For small family agriculture producers, tourism can become a strategy to integrate into the value chain through the commercialization of chemical-free products.
This was stated by the representative of the Food and Agriculture Organization of the United Nations (FAO), Roberto Castañeda, who pointed out that 85% of the food in the basic food basket is produced in the Dominican Republic. Of this amount, 93% belongs to businesses that develop family agriculture.
To strengthen these small actors, FAO and the Ministry of Tourism are investing US$220,000 (RD$12.1 million) in the project “Inclusion of women, youth and small farmers’ associations in the value chain of the tourism sector”, for a year and seven months.
The agricultural project seeks to insert farmers from Samaná, Pedernales and Montecristi into the tourism industry value chain. “This approach will allow the commercialization of agro-ecological products in hotels, with kilometer zero being a starting point to decrease preservatives and chemicals used in food,” he explained.
For the Minister of Tourism, David Collado, the Dominican Republic has the challenge of rebuilding this sector in a sustainable, fair way that promotes destinations with more robust lifestyles. “The strengthening of family agriculture encourages farmers to work formally and generates more jobs that boost the Dominican economy,” he said.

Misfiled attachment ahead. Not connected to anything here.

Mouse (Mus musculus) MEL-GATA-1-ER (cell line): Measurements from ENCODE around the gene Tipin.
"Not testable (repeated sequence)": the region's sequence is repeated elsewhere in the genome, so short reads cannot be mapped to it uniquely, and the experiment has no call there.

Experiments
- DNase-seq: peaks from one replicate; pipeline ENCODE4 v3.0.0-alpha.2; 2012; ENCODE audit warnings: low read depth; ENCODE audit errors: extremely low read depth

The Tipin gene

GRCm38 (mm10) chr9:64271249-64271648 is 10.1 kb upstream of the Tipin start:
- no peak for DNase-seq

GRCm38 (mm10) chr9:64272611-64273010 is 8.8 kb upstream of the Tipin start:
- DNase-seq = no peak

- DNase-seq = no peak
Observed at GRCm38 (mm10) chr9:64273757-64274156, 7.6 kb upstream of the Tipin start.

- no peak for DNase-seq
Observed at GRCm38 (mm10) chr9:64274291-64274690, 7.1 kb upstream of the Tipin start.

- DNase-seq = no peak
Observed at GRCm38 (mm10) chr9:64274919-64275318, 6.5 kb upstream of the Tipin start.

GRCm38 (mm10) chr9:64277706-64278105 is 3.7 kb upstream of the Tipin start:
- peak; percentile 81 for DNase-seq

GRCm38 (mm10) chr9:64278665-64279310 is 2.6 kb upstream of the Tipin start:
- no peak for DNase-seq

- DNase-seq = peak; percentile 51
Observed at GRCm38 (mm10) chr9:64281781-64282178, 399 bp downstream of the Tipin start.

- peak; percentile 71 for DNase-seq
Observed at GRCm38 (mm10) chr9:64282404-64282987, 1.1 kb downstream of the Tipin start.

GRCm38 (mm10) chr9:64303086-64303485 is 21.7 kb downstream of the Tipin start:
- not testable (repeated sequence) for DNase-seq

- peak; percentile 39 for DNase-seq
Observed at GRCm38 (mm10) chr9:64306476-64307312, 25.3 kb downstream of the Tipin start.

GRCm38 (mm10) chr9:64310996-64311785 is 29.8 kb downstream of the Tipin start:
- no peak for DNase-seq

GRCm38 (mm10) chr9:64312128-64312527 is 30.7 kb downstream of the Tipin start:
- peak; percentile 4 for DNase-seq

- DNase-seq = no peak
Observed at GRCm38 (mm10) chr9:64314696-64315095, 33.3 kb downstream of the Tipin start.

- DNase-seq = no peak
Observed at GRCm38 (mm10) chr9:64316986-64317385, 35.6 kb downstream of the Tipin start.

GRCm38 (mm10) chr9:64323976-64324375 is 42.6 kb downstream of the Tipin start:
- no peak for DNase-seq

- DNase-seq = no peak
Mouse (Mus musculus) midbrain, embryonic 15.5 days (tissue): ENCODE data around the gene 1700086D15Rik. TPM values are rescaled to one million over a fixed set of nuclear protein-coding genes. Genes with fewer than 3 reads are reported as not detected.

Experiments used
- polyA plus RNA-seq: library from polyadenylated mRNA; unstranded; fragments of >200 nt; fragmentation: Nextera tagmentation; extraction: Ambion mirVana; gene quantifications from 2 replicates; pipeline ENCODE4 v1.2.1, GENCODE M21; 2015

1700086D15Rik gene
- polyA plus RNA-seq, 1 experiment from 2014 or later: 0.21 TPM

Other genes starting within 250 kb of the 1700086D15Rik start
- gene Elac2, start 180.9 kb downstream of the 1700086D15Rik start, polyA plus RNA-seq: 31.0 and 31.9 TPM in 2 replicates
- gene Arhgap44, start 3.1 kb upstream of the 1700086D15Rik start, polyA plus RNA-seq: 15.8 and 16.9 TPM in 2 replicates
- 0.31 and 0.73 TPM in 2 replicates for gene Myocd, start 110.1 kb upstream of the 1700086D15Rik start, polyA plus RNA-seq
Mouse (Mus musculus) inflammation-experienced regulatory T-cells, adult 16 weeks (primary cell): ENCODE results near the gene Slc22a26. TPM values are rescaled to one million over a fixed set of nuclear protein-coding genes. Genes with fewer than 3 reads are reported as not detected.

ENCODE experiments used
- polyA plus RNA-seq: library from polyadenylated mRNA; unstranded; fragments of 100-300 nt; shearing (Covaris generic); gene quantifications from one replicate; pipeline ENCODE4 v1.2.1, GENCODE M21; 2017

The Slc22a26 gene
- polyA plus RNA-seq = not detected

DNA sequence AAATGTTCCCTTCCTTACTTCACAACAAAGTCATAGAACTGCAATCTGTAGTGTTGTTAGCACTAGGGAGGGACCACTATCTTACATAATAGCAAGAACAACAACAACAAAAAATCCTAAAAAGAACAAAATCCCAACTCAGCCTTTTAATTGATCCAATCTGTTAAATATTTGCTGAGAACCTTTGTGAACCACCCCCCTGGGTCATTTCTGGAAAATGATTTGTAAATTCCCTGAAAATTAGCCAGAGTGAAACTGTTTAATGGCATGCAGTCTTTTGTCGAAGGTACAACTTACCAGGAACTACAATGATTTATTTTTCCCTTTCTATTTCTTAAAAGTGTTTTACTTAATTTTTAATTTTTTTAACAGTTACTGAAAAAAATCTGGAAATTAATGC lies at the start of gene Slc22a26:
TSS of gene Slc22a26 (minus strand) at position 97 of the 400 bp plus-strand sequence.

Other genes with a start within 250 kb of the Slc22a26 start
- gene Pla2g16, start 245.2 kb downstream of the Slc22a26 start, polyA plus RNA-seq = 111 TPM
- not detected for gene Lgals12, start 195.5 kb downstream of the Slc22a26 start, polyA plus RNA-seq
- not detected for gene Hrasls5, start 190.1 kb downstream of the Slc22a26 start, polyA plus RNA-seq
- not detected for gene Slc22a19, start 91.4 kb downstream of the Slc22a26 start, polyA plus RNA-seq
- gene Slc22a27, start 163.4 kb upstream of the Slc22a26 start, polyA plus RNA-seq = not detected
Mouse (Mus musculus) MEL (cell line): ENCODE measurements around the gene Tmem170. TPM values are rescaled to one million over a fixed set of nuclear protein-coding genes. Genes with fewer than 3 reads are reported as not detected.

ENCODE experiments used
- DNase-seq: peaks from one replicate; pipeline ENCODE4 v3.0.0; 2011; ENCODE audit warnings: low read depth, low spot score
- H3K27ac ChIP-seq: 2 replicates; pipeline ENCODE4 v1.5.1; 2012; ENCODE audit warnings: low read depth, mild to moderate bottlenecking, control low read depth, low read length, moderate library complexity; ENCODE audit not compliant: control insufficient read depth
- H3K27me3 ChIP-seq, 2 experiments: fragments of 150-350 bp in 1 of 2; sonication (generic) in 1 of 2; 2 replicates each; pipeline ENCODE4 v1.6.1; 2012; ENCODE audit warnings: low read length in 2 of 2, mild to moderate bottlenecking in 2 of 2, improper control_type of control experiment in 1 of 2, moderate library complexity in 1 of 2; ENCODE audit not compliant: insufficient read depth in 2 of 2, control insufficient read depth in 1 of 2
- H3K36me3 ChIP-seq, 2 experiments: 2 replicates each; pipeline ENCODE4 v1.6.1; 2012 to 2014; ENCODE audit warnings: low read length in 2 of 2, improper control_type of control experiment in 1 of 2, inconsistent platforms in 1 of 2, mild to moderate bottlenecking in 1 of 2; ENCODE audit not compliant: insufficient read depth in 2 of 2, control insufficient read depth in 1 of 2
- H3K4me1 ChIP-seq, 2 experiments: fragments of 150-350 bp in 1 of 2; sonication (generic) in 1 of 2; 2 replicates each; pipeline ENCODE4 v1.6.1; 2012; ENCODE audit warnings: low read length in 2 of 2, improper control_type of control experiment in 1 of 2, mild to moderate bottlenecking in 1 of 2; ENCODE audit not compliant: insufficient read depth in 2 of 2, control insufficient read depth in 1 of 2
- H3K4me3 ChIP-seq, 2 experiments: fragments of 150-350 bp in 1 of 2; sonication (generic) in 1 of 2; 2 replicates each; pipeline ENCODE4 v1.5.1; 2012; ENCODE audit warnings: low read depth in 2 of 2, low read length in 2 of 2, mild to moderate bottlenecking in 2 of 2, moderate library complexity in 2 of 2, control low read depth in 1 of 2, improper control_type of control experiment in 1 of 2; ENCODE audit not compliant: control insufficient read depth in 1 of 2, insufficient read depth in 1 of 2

The project will insert rural communities into the market for goods and services in a competitive manner as part of the tourism recovery plan.
After overcoming the effects of the pandemic, travelers have been inclined to vacation in emerging places that take care of the environment. Faced with this change of model, the director of tourism initiatives, Yirah Vermenton, stated that tourism must be a regenerative model. “After the coronavirus, the sector does not expect to be a sustainable model, but one that creates fertile conditions for small businesses and entrepreneurs to thrive,” she said.
Meanwhile, the president of the National Association of Hotels and Restaurants (Asonahores), Rafael Blanco, indicated that the tourism sector buys US$870 million worth of food annually.
“Twenty years ago we used to buy 25% imported products and 75% local products. Now, 90% are local foods, because we want to strengthen the Dominican countryside and improve the quality of the products offered to tourists”.